Training Industry

Sales

  • How to Get Better Results From Sales Training

No one can deny the importance of sales training, but it’s also undeniable that the impact of sales training is questionable. Organizations spend an average of $954,070 on sales training every year, but up to 80 percent of new skills are lost within one week of training if they are not used. According to ATD, 43 percent of sales enablement professionals believe that their organization’s senior leaders find value in sales training to a high or very high extent; 16 percent feel that their senior leaders see little or no value.

Despite such statistics, we continue to follow old practices of sales training. This is a serious problem not only from an ROI perspective. It’s also a challenge in reducing employee turnover, especially among millennials, who are always on the lookout for professional development and constant coaching.

Improving sales performance in large part involves skills that require bringing about behavior changes, which not everyone is willing to do. With business’ rapid rate of change, sales training can no longer be a once-in-a while phenomenon. Instead, it should be a continuous effort that updates learners about new product features and checks the impact of previous training. Here a few ways to make modern sales training more effective.

Harness the power of technology.

50 percent of sales training professionals believe content isn’t engaging enough.

By now, every generation is embracing the digital revolution. Almost anyone with a mobile phone uses it for content consumption in some way. With any kind of information accessible in a matter of minutes, sitting in a classroom listening to training for hours does not appeal to most learners. Learning modules must be accessible at any time over any device, offering learners the flexibility to consume content when they want to.

Companies are also opening up to the idea of a remote workforce, which they also need to train. Training should go beyond long presentations, giving learners the power by providing access to an unlimited pool of resources. Instead giving them answers, we can give learners the pieces of the puzzle and allow them to seek answers themselves.

Constant learning is crucial.

Only one in three sales trainers feels their current training programs are effective.

Learning cannot be a one-time phenomenon. The information we need to know changes every day. Continuous learning is especially important in sales, because products, markets and consumer preferences are always changing. This critical information must be constantly updated and made available with notifications and technical support that guide content consumption.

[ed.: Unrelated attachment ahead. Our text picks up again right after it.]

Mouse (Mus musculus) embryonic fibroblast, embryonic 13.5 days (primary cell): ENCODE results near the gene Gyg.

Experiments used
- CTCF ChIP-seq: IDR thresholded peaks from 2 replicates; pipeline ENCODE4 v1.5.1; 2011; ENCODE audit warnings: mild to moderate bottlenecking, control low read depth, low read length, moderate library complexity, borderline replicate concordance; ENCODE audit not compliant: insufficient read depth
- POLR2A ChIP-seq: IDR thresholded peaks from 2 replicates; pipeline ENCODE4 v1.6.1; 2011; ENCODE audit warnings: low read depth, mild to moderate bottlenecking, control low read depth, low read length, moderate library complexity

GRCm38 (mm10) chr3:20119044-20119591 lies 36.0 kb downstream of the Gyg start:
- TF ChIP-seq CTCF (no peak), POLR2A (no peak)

Organizations should incorporate the right kind of technology into their training programs to keep learners engaged and up to date. The content matters, but so does the way it is delivered. Sessions should be brief and to the point. It’s also important to set refreshers with features such as peer interaction, engaging assessments, and roleplays and games to enrich employees’ knowledge in creative ways and improve participation levels.

Don’t leave learners alone.

84 percent of all sales training is lost after 90 days.

While learners enjoy finding their own answers, some assistance is also required. Manager coaching and feedback is crucial at every stage of the learning process. It is important that managers are seen as coaches and mentors who care about the way their subordinates learn. Unless and until bosses begin participating in their employees’ learning, most training programs might be a complete waste.

To enable this feedback, learning technologies should allow for measuring learning and analyzing trends at individual as well as cumulative levels. Data analytics can help L&D experts understand and pinpoint what’s working and what is not and suggest areas for improvement. Managers should set measurable goals for learners to strive toward professional excellence, as non-definition of targets can be confusing and demotivating. Setting regular and measurable goals will make sure learners know the exact benchmark toward which they should be working.

Bhaswati Bhattacharyya is a product specialist at Capabiliti, a mobile-first training and engagement solution for enterprises. Passionate about economics, Bhaswati also loves storytelling. She has a keen interest in startups, food and travel. Follow her on Twitter @Bhaswatibh.

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